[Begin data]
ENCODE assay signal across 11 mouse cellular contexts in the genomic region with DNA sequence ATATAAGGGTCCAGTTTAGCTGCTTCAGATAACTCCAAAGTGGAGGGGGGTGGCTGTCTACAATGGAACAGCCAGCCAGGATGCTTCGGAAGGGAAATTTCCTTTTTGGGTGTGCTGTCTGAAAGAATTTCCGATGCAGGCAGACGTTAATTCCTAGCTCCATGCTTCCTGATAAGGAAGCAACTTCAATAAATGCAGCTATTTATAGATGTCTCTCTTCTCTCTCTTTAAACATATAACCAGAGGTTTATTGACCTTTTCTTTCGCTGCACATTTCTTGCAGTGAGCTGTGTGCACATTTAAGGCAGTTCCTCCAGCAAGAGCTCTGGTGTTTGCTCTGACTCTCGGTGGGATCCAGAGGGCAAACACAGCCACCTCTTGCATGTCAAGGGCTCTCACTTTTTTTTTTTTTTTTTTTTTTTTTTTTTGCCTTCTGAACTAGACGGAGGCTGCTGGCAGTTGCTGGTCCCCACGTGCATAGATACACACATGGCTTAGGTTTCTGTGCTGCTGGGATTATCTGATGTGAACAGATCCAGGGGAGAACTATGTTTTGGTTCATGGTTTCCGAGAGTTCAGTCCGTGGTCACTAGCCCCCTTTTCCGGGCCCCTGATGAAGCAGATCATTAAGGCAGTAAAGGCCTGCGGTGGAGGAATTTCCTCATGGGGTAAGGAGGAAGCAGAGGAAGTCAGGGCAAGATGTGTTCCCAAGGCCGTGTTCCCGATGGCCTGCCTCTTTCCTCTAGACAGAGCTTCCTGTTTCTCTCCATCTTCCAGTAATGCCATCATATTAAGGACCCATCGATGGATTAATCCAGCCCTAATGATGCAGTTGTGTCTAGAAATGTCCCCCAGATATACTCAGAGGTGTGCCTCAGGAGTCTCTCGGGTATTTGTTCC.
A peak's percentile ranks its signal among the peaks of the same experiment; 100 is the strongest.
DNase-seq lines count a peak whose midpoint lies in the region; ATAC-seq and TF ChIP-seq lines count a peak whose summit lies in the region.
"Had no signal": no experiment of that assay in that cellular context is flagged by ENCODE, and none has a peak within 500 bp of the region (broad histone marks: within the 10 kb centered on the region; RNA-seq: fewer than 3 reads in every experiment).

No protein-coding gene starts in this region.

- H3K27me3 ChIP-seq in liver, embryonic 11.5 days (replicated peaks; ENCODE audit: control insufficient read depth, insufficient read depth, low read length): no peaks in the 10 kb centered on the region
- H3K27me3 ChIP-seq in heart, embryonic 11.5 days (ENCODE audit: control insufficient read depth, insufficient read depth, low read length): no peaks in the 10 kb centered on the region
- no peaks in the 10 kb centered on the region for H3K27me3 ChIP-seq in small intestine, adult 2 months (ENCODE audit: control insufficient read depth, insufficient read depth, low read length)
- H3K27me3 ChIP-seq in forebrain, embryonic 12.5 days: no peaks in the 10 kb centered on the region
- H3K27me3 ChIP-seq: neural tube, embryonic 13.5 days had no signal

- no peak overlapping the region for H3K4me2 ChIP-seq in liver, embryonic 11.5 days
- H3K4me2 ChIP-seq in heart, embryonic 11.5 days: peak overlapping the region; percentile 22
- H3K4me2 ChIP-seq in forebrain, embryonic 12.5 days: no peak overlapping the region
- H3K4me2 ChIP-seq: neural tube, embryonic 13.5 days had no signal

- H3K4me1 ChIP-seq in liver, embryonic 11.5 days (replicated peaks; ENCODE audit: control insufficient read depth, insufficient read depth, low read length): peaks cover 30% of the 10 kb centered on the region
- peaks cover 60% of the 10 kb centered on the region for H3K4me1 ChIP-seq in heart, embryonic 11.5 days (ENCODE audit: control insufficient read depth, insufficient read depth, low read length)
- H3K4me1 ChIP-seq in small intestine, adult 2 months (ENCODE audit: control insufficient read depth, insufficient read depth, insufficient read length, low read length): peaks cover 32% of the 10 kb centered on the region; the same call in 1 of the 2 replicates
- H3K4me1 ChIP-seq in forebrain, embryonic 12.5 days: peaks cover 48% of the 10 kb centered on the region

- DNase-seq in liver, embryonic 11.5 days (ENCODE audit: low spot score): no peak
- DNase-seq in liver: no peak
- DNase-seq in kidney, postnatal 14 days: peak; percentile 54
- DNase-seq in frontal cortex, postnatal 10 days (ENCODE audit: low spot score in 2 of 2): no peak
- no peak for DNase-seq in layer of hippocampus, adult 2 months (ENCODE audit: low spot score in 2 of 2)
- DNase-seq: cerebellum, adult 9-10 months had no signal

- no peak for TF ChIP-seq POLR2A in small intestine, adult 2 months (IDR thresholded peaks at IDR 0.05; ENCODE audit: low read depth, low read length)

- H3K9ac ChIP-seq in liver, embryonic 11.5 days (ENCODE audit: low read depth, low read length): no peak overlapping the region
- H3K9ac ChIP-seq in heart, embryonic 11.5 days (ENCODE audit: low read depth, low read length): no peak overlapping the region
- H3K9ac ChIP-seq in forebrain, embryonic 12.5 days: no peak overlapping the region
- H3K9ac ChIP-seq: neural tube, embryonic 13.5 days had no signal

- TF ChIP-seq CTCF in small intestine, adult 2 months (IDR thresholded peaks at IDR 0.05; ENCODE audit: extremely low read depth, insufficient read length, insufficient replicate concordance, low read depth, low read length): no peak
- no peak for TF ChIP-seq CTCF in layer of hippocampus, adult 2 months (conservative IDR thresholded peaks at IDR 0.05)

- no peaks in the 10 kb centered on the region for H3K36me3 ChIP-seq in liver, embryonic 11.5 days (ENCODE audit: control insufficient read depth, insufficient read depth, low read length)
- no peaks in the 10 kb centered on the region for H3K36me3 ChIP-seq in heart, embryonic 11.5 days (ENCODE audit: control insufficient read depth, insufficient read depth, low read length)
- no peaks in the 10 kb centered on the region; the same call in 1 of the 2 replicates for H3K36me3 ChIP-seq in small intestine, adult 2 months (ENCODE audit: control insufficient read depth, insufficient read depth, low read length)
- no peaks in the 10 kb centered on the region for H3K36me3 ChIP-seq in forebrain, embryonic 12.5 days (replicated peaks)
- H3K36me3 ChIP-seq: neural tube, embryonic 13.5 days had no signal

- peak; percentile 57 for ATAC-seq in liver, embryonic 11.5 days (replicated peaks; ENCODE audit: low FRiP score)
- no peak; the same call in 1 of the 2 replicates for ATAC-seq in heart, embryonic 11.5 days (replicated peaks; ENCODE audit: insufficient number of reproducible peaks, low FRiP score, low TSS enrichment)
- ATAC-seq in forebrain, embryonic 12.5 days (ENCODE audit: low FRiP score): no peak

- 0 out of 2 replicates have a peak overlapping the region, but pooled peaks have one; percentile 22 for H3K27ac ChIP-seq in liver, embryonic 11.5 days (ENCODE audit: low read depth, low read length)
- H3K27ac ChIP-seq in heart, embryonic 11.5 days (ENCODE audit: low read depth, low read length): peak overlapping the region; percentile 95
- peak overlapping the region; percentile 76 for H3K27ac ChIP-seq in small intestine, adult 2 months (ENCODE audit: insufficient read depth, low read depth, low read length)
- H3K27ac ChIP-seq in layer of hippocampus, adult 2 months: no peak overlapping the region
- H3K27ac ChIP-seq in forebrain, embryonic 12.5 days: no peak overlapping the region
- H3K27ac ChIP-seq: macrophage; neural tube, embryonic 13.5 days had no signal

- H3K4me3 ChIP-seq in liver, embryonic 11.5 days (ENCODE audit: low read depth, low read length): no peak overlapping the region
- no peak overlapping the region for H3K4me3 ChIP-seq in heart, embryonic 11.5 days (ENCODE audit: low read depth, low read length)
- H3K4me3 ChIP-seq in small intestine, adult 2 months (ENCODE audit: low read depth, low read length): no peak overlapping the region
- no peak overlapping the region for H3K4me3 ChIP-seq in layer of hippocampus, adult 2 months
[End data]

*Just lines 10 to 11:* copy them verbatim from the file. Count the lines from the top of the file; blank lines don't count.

- H3K27me3 ChIP-seq: neural tube, embryonic 13.5 days had no signal

- no peak overlapping the region for H3K4me2 ChIP-seq in liver, embryonic 11.5 days